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Not Always Healthy is a sister sitenote  to Not Always Right, added to the site's rotation in 2017. As the name suggests, the website hosts stories taking place at the doctor's office and hospitals. Stubborn doctors, cranky patients, crazy injuries, laughing gas antics, and more run rampant here. As usual, it's best to take these stories with a grain of salt.

Not Always Healthy contains examples of:

  • Abusive Parents: The poster of this story explains that she has a pathological fear of needles thanks to something her egg donor did to her, which, combined with her being on the autism spectrum, sent her into a panic-related meltdown when she had to have the HPV vaccination. In the comments section, she explains what it was: Egg Donor had the kid's ears pierced when she was still a toddler, and then routinely re-pierced them herself with a blunt sewing needle every time they tried to heal up.
  • Accidental Pun: This poster had to go through a lot of bureaucratic nonsense before he could get surgery for testicular cancer, specifically removing one testicle. The surgery's finally been scheduled,
    Doctor: ... but now that we've got the ball rolling —
    Poster: Pun intended?
  • Accidental Truth: This doctor proclaims a healthy newborn daughter, only to be corrected by the father. As an adult, the subject transitioned to a woman, so the doctor was correct after all.
  • Adorably Precocious Child: "... But from now on, calling the CDC is my job, not yours."
  • Afraid of Needles: The submitter of this story had this fear as a small child... which caused trouble when he has a vaccination appointment and a nurse pops in to the room to grab a massive bone marrow aspiration needle. Luckily, the doctor clears everything up.
  • Alcohol-Induced Stupidity: "HE'S DRUNK AND STUPID!!"
  • Armor-Piercing Question: A woman convinced her daughter is too thin goes to doctor after doctor, trying to find one who will agree. Finally one gets fed up and asks "Are you trying to sell her by weight?", startling her into realizing how irrational her complaints are.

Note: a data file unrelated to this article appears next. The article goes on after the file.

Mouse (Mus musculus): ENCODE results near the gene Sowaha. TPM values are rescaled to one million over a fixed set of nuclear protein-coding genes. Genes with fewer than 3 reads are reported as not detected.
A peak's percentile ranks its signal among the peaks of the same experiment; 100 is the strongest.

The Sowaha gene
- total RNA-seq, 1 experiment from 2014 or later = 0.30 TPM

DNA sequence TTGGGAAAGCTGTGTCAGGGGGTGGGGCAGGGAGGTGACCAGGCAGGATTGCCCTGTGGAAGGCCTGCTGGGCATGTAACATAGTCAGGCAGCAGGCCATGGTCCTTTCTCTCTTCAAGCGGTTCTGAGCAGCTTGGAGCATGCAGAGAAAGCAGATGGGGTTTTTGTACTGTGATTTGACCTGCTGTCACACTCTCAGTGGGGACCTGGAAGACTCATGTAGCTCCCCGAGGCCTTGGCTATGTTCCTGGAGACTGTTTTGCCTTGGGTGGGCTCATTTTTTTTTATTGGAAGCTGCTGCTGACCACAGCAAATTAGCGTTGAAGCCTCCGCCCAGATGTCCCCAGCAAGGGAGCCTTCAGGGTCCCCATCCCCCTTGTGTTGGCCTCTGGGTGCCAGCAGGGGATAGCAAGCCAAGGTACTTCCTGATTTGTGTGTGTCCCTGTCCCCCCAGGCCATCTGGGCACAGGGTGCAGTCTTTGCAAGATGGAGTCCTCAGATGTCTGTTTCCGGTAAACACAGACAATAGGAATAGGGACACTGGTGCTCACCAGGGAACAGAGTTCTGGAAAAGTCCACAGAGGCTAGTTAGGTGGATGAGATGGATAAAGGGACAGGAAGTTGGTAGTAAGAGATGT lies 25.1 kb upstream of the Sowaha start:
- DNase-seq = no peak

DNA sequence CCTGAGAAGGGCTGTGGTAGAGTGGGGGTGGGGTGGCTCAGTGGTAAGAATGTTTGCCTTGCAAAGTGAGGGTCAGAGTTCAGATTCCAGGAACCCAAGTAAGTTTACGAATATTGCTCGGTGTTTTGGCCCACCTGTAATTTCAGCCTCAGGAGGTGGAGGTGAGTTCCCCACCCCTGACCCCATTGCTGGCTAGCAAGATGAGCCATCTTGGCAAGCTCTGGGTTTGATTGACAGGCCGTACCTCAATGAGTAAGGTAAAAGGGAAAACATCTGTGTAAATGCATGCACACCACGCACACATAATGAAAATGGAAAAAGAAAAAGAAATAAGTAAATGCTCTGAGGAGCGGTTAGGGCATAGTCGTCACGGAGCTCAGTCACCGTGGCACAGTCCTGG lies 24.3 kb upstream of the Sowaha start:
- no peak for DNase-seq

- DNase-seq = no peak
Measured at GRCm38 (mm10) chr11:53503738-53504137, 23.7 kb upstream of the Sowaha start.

• Artistic License Ė Biology:
    • This horrible cook thought that allergies were just excuses to be picky and could be corrected via exposure, along with having no concept of kitchen hygiene or why cross-contamination is a bad thing. She's arrested after the police discover that she put several of the camp counselors she cooked for in the hospital by deliberately sneaking allergens into their food. note 
    • This nurse doesn't realize that certain kinds of hemophilia do affect women. She ends up fired after she doesn't believe a patient's explanation to this effect and tries to sneak her an anti-clotting medication (which the patient didn't need, because the hemophilia meant her blood already had trouble clotting).
    • This doctor refuses to accept that the patient has an ear infection, because adults don't get ear infections.
    • This nurse refuses to believe the OP weighs enough to donate blood, claiming that their having passed a stool since weighing themselves will account for the discrepancy. When the OP argues that they can't possibly lose that much in one trip to the bathroom, the nurse claims "You'd be surprised." That would, indeed, be surprising; the "discrepancy" was 5kg, just over 11lbs. The only way a human could have that much poop in them is if they were constipated for about a month, by which time they'd probably have died from a ruptured bowel.
    • Women can only be colorblind if both parents are, so the submitter's father must be someone else. Turns out, the submitter's colorblindness is not genetic at all, but from a past head injury.
    • This woman was convinced that the color of an animal's pee was always the same color as the animal's fur, and as such called the local vet in a panic when her sister's brown dog's pee was yellow. The reaction of the sister in question implies that this wasn't the first time such a thing happened:
      Customer's sister: "This is why my sister was never allowed to have a pet growing up; sheís not the brightest."
    • This woman is desperate to get a nosejob... because she's pregnant, and she doesn't want the baby to inherit her natural nose.
  • Ass Shove: This woman threatens this to a doctor that rather insensitively told her to 'PARTAY IT UP' for the next few days before she'll get surgery for her inviable pregnancy.